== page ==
- GDP (PPP):
- $53.4 billion
- 2.5% growth
- 2.3% 5-year compound annual growth
- $8,041 per capita
- Inflation (CPI):
- FDI Inflow:
El Salvador’s economic freedom score is 61.6, making its economy the 90th freest in the 2020 Index. Its overall score has decreased by 0.2 point due to deteriorated business freedom and investment freedom scores. El Salvador is ranked 16th among 32 countries in the Americas region, and its overall score is slightly above the regional average and equal to the world average.
The Salvadoran economy began its long slide from the mostly free category to the lower reaches of the moderately free 15 years ago. GDP growth has been relatively modest as well because of such structural factors as the country’s low productive base and an uncompetitive wage structure.
For the economy of El Salvador to reverse its declining level of economic freedom, the new government would have to prioritize policies to improve business freedom, labor freedom, and the three rule-of-law indicators: property rights, judicial effectiveness, and government integrity.
After its 12-year civil war ended in 1992, El Salvador enjoyed strong export-led economic growth under pro-market, center-right National Republican Alliance (ARENA) presidents until the leftist and statist Farabundo Martí National Liberation Front (FMLN) took power for a decade in 2009. The 38-year-old former mayor of San Salvador, Nayib Bukele, of the small center-right Gran Alianza por la Unidad Nacional (GANA) party won a landslide victory and began a five-year term as president in June 2019. Bukele will need ARENA support, however, to confront anemic economic growth; weak government effectiveness; and a surge in violence, homicides, and drug trafficking. Remittances account for nearly one-fifth of GDP, and about one-third of the population lives below the poverty line.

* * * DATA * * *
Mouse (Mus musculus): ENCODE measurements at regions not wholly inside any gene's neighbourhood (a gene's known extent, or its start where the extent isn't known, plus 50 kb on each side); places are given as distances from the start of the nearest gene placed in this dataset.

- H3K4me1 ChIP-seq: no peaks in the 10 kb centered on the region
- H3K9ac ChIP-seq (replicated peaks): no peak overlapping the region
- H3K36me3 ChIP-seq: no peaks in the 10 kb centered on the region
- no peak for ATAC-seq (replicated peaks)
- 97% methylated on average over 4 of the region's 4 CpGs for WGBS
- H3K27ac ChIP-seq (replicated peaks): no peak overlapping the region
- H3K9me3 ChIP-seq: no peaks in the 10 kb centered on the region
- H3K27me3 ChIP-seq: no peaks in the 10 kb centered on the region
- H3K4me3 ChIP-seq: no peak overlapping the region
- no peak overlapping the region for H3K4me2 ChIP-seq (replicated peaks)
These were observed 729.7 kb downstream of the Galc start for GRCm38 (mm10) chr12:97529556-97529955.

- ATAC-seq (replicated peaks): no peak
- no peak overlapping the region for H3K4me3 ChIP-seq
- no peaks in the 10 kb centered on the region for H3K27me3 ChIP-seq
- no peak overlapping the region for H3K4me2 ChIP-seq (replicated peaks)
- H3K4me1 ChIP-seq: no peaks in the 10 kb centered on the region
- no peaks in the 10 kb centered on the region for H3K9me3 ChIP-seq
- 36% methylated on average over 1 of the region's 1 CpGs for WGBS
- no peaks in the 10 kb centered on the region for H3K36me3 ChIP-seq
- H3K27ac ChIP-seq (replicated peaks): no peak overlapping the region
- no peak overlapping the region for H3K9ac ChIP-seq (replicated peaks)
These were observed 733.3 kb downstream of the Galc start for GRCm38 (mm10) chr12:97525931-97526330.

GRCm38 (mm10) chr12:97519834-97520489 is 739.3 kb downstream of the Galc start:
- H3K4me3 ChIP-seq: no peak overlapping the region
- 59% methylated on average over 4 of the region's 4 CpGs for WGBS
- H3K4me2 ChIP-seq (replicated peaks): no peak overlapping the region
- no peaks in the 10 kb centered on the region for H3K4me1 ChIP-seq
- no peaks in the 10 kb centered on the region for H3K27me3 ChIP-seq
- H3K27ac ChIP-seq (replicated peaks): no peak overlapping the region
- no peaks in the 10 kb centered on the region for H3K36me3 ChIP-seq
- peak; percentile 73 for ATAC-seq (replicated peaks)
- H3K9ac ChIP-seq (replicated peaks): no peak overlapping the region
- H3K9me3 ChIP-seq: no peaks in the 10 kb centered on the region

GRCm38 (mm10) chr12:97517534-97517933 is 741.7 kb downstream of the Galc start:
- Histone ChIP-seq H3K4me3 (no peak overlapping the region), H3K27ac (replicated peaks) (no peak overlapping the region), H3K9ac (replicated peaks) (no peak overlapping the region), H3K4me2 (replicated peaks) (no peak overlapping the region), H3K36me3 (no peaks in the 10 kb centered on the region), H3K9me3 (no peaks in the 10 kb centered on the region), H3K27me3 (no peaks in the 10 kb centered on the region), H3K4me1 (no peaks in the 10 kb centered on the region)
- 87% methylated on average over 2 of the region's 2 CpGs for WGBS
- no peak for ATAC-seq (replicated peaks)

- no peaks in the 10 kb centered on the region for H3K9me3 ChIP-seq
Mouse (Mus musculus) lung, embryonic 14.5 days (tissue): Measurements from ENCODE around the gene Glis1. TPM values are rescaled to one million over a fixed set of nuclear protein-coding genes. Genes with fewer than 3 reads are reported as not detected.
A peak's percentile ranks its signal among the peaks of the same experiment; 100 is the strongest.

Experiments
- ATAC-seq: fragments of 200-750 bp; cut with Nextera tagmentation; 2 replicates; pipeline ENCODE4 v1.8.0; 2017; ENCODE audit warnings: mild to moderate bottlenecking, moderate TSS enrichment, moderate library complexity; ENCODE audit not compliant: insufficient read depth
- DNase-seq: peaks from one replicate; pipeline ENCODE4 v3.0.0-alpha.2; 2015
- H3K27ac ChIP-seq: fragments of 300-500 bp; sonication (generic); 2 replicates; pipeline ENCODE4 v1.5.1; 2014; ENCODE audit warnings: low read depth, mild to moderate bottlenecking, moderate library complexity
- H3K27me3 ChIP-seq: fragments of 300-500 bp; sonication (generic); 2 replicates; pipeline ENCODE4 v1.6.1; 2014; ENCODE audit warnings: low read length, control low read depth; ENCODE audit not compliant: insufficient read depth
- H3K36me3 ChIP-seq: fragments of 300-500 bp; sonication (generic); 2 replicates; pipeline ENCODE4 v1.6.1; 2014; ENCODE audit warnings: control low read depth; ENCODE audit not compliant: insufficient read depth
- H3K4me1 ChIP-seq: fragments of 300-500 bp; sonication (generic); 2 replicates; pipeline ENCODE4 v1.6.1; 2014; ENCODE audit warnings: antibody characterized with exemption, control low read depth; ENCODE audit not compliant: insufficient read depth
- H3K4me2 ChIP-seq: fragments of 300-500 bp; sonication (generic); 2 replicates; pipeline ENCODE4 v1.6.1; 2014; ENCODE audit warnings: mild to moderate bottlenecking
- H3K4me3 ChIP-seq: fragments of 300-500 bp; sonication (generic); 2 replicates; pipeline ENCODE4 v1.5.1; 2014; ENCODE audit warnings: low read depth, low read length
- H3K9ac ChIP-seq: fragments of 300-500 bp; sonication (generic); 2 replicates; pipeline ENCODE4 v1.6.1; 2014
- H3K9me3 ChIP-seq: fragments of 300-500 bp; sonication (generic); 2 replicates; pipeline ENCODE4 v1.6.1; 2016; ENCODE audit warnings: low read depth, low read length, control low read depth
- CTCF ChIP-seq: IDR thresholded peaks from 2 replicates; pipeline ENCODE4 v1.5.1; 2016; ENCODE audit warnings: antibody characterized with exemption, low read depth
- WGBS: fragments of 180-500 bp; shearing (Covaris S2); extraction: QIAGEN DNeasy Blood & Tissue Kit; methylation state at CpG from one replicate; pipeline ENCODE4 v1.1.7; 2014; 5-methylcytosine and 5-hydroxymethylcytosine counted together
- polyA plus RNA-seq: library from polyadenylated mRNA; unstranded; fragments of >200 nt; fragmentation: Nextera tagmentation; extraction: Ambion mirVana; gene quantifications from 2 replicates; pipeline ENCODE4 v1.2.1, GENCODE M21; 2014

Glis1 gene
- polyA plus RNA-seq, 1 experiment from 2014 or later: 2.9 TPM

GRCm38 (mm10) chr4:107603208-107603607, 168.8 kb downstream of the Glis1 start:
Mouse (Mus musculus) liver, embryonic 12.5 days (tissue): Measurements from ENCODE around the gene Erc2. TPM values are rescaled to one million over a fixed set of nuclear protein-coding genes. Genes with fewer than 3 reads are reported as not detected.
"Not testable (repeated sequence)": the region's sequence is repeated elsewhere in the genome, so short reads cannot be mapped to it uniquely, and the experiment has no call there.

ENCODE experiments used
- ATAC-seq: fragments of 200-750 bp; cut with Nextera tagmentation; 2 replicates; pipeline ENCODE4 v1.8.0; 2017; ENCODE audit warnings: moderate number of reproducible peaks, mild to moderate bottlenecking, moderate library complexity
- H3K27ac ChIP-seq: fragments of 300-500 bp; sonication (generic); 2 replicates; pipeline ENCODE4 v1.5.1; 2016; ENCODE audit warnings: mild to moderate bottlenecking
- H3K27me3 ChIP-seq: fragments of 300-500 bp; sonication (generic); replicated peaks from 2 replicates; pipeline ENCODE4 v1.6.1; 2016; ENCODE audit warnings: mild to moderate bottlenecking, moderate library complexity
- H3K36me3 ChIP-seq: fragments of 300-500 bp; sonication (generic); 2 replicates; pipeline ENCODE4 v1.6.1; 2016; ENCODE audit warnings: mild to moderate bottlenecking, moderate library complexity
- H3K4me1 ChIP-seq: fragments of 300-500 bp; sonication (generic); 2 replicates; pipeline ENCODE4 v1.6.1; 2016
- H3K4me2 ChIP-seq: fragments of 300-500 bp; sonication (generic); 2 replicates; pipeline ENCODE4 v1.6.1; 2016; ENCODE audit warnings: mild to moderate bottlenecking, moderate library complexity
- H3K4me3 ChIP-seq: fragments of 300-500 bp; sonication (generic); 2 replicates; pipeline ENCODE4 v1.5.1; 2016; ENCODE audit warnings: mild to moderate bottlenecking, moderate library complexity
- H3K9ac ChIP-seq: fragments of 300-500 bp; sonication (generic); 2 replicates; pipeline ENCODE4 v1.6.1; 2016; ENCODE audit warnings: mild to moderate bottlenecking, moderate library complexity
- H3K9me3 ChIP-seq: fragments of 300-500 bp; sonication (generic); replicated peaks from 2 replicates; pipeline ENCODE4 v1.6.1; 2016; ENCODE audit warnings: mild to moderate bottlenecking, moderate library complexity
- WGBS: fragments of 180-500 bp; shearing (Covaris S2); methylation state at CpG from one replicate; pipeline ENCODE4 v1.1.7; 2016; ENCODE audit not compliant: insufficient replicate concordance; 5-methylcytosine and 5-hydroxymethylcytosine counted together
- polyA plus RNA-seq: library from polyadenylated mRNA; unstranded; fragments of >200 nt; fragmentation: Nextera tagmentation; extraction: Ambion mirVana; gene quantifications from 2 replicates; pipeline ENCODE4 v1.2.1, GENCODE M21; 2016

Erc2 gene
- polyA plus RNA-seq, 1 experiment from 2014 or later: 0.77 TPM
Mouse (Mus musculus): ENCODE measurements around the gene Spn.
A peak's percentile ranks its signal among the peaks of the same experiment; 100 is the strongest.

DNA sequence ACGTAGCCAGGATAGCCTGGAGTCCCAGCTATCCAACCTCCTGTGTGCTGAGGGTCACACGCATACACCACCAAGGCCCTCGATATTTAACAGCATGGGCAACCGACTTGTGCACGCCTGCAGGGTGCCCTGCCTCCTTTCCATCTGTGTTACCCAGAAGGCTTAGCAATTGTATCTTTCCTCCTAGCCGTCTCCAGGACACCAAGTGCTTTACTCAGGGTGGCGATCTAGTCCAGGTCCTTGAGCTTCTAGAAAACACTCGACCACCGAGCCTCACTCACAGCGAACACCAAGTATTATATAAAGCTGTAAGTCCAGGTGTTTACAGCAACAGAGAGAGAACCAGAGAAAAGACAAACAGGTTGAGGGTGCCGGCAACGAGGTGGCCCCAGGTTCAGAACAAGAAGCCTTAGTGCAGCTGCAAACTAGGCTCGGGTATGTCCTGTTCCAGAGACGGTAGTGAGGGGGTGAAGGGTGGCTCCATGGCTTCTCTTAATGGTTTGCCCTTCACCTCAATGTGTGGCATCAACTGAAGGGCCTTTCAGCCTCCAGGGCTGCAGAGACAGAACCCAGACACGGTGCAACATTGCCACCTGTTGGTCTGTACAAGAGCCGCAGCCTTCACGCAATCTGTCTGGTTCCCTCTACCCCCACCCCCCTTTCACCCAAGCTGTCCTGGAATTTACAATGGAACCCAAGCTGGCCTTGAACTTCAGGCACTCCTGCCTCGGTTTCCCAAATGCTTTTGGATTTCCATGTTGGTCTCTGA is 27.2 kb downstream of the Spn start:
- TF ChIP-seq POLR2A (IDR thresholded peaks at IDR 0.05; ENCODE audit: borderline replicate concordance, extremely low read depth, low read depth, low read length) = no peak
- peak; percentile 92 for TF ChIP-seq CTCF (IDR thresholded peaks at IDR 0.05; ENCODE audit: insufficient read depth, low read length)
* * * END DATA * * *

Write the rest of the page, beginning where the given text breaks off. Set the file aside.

Real and personal private property rights are recognized, but the slow, costly, and unproductive judicial system makes execution of real estate guarantees difficult. Investment and commercial dispute resolution proceedings routinely last years. The judiciary is independent but may be subject to political influence. Corruption is a serious problem: Three of the past four presidents have been indicted, and a former attorney general is in prison on corruption-related charges.
The top personal income and corporate tax rates are 30 percent. Other taxes include value-added and excise taxes. The overall tax burden equals 20.4 percent of total domestic income. Government spending has amounted to 23.9 percent of the country’s output (GDP) over the past three years, and budget deficits have averaged 2.6 percent of GDP. Public debt is equivalent to 67.1 percent of GDP.
The outgoing government made only tepid attempts to improve the business climate. Laws and regulations are not applied uniformly, and businesses face lengthy bureaucratic delays. The Salvadoran workforce is hard-working but for the most part lacks education and professional skills. According to the International Monetary Fund, energy and transport subsidies amounted to about 2.5 percent of GDP in 2018.
The total value of exports and imports of goods and services equals 77.5 percent of GDP. The average applied tariff rate is 2.1 percent, and eight nontariff measures are in force. Cumbersome bureaucracy and institutional weaknesses continue to undercut investment flows. The financial sector is dominated by banks that are mostly foreign-owned. Two state-owned banks focus on mortgages and agricultural-sector financial services.